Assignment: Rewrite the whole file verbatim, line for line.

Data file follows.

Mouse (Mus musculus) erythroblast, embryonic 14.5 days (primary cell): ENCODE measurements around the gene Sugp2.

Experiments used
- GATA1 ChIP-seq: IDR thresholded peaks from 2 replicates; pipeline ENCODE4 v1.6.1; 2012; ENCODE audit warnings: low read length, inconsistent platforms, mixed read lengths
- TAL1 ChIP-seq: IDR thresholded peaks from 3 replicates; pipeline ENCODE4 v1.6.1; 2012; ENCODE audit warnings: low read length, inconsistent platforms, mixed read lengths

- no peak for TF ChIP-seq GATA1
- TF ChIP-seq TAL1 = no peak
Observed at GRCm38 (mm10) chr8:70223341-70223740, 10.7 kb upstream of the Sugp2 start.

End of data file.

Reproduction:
Mouse (Mus musculus) erythroblast, embryonic 14.5 days (primary cell): ENCODE measurements around the gene Sugp2.

Experiments used
- GATA1 ChIP-seq: IDR thresholded peaks from 2 replicates; pipeline ENCODE4 v1.6.1; 2012; ENCODE audit warnings: low read length, inconsistent platforms, mixed read lengths
- TAL1 ChIP-seq: IDR thresholded peaks from 3 replicates; pipeline ENCODE4 v1.6.1; 2012; ENCODE audit warnings: low read length, inconsistent platforms, mixed read lengths

- no peak for TF ChIP-seq GATA1
- TF ChIP-seq TAL1 = no peak
Observed at GRCm38 (mm10) chr8:70223341-70223740, 10.7 kb upstream of the Sugp2 start.